Once the injury has been diagnosed, a gradual retraining of the musculoskeletal system is recommended following the mandatory two months of stall rest.

Unlike rehabilitation from other types of fractures that incorporate turnout and other types of movement to encourage stress remodeling, pelvic fractures require careful handling to prevent the large muscle groups involved from displacing the fracture. Instead, after imaging suggests that the horse is ready, hand-walking and, later, small paddock turnout are often be the first steps to a comeback.

Additional rest is required for horses who are not yet showing a callus over the top of the bone at the two-month mark.

 

A Rare Occurrence

Dr. Dern explained that the big caveat with pelvic stress fractures—and why trainers and veterinarians become concerned despite generally successful outcomes—is the risk of the fracture becoming displaced and severing the nearby iliac artery, resulting in a massive hemorrhagic event. Horses can die from this type of occurrence.

“There is no way to prevent this,” said Dr. Dern. “During their recovery period, they can take a wrong step, goof around in the stall or move wrong during shipping, and they can sever the iliac artery. We have no way to reach or fix this.

“For this exact reason, we don’t recommend shipping horses with displaced pelvic fractures. We will often keep them in one location until we feel the fracture is stable enough to make damage to the iliac artery less likely.”

The risk of catastrophic fracture displacement and artery rupture also means that clinicians tread a fine line between keeping the horse comfortable enough to decrease the risk of support-limb laminitis, but not so comfortable that it moves around excessively in the stall.

 

When a Performance Career Isn’t Possible

While many horses recover from pelvic fractures and make a successful return to racing, others do not. Dr. Dern reiterates that while a return to an athletic career may not be possible for some, many of these horses can still go on to enjoy success as breeding stallions, broodmares, or even pets. An evaluation from a veterinarian of a horse’s comfort level and ability to move three to four months out from the initial injury will often let you know what their future comfort level and performance expectations will be.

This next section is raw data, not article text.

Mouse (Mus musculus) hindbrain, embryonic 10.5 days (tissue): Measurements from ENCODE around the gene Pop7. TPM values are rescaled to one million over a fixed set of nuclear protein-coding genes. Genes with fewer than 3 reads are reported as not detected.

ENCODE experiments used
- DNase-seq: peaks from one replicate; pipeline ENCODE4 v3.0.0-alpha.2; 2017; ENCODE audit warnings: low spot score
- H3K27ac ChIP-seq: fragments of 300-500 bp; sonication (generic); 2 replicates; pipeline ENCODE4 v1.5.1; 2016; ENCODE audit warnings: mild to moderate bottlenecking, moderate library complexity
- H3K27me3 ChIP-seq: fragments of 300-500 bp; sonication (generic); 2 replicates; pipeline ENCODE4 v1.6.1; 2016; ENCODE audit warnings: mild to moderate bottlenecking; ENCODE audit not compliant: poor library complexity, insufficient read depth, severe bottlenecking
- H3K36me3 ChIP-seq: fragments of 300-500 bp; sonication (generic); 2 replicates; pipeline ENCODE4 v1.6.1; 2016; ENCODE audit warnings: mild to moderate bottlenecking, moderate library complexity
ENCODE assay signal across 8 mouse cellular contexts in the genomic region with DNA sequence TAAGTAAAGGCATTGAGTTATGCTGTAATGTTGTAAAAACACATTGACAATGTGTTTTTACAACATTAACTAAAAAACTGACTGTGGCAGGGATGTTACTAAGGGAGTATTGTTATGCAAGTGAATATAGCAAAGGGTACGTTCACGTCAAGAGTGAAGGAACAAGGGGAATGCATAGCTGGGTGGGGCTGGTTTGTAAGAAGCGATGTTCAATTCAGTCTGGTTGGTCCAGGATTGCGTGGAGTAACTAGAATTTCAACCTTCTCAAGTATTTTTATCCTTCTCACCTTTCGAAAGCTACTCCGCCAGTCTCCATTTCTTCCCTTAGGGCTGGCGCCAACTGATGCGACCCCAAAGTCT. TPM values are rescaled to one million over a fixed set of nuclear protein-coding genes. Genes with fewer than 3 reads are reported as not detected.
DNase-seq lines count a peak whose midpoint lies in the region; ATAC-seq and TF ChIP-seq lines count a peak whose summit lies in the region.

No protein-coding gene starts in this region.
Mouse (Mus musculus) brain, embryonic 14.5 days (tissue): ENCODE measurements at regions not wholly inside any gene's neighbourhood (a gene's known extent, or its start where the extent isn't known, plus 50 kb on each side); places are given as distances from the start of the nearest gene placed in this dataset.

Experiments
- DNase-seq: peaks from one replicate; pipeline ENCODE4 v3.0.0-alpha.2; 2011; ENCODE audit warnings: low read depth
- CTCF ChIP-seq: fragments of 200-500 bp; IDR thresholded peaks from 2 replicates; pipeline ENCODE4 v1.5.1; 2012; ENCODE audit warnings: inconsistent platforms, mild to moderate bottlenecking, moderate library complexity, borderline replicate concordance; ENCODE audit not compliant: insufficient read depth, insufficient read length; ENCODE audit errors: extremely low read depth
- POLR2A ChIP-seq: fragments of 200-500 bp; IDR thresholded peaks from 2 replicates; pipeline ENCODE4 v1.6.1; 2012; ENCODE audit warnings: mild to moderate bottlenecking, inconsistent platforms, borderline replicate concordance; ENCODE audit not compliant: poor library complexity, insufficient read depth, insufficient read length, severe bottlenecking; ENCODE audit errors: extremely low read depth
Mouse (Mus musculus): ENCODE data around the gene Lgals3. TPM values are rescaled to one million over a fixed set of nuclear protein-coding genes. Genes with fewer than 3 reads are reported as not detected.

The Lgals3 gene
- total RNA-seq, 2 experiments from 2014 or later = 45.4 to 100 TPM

Final Reminders

While it may not be possible to entirely prevent pelvic fractures, Dr. Dern advises not ignoring subtle signs of lameness or a reluctance to perform. Instead, back off from training, have these issues evaluated early, and, if necessary, take more aggressive diagnostic steps. Catching the fracture when it is simply a stress fracture and before any displacement has occurred is the best possible situation.

Even then, she said, it can be tricky, as pelvic fractures can be easier to diagnose when the lameness is in one hind limb, as opposed to those with bilateral stress remodeling where the horse is often simply not training well or not performing up to its potential. Regardless, early detection is key. HB

Hope Ellis-Ashburn is a freelance writer living in Tennessee. To comment on this story, email us at readerforum@ustrotting.com.